Millennial Money: Is it OK to never have a credit card?

Sara Rathner

Thanks to quick online applications and, in some cases, instant approval, credit cards make it as easy to build your credit history as it is to make purchases. But they can also make it easy to fall into debt if you struggle to pay on time or tend to spend more than you have.

As a result, some people regard credit cards with skepticism: 17% of U.S. adults don’t have one, according to a 2019 Federal Reserve report.

No financial product is one-size-fits-all, and it’s OK if credit cards aren’t for you. There are other ways to establish credit — and keep your credit scores high — that don’t involve a credit card.

FILE - This Aug. 11, 2019 file photo shows Visa credit cards in New Orleans. When used responsibly, credit cards are a way to build credit history, but they are not for everyone. Consumers with little to no credit history, or those who have bad credit, may not qualify for cards with reasonable and affordable terms.

Be diligent about loan payments: If you’re already making on-time payments on an installment loan, like a student loan, your efforts are making a difference. Loan payments are reported to credit bureaus, so over time, this can build your credit history.

“Student loans are often the easiest loans to qualify for, especially when you are very young,” says Adam Sanders, director of Successful Release, a Philadelphia-based organization focused on helping former offenders find financial and professional success after prison. He adds that “student loans are often the way that many adults begin building their credit.”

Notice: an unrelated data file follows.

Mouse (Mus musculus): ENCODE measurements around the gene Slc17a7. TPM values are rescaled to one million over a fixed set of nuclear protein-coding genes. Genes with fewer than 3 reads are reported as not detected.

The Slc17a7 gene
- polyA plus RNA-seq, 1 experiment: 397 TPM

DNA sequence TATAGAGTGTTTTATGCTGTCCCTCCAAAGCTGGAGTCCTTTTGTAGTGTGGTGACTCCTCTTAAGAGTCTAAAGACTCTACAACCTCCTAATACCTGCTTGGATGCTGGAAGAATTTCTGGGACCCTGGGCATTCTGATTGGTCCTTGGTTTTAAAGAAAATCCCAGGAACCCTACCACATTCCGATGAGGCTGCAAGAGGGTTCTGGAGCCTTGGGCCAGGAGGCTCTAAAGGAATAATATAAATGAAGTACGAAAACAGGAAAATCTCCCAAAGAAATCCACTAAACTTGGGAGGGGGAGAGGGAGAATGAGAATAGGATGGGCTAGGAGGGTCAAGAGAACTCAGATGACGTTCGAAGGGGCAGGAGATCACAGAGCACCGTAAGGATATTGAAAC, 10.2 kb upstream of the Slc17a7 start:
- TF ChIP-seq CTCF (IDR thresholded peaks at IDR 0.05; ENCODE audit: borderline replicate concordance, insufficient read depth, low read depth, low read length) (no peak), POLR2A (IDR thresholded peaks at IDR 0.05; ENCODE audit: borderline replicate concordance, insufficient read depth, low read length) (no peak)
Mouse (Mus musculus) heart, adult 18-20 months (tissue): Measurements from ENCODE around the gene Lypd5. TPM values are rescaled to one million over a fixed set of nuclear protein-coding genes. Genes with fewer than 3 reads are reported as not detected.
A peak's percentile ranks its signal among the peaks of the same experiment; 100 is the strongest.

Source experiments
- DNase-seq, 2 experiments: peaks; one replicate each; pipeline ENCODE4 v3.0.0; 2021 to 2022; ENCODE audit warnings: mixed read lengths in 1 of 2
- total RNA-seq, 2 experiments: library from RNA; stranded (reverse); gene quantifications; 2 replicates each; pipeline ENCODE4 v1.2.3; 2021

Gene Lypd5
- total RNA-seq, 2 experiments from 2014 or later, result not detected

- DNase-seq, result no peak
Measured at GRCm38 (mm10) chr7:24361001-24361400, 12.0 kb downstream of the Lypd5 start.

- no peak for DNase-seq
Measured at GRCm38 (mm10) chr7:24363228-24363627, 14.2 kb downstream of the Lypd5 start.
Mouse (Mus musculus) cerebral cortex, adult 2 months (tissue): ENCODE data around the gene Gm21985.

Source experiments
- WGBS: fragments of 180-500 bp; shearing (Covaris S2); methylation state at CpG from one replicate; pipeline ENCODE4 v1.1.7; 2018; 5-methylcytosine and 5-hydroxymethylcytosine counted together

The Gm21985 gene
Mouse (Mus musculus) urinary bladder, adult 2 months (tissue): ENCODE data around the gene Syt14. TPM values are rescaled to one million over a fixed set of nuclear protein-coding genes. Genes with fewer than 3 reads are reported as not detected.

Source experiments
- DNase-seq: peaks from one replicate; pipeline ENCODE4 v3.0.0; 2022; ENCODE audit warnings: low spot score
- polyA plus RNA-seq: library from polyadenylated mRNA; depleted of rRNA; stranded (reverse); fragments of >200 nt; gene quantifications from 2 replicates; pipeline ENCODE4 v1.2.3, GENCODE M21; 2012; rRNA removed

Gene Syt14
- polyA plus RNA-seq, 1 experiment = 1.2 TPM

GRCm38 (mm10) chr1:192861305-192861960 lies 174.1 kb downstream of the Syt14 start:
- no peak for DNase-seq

No student loan in your name? A credit-builder loan from a bank or credit union may be an option. With this loan, the lender deposits a preset amount into a savings account, and you make monthly payments until the deposit is repaid.

Pay other bills on time: Other bills that you pay on time each month – cable, water, power, etc. – don’t generally have a direct effect on your credit reports, but that doesn’t mean they’re not important to your overall financial health.

“You must maintain impeccable nontraditional credit,” says Roslyn Lash, an accredited financial counselor, author of “The 7 Fruits of Budgeting” and founder of FinCoach Consulting in Winston-Salem, North Carolina.

Put other good payment histories and habits to work: While many on-time bill payments traditionally aren’t factored into credit reports, tradition is changing. Experian Boost offers a free way to add positive bill payment information for those kinds of expenses to your Experian credit report. To participate in Experian Boost, you must create an account through Experian.

“Two out of three consumers see an improvement in their credit scores, with an average increase of about 13 points,” says Rod Griffin of Experian. “People with thin credit files, with fewer than five credit accounts, are reporting an average increase of 19 points on their FICO 8 scores.” (There are many FICO score versions; FICO 8 is among the most widely used in approval decisions.)

The catch? Not all lenders use Experian or the scoring models affected by Experian Boost when making lending decisions.

Paying your rent, too, can help build your credit history. Some landlords and property management companies already report payments to credit bureaus, but if yours doesn’t, ask if they would be willing to start.A record of on-time rent payments not only helps your credit, it also makes it easier to qualify for other rental homes in the future.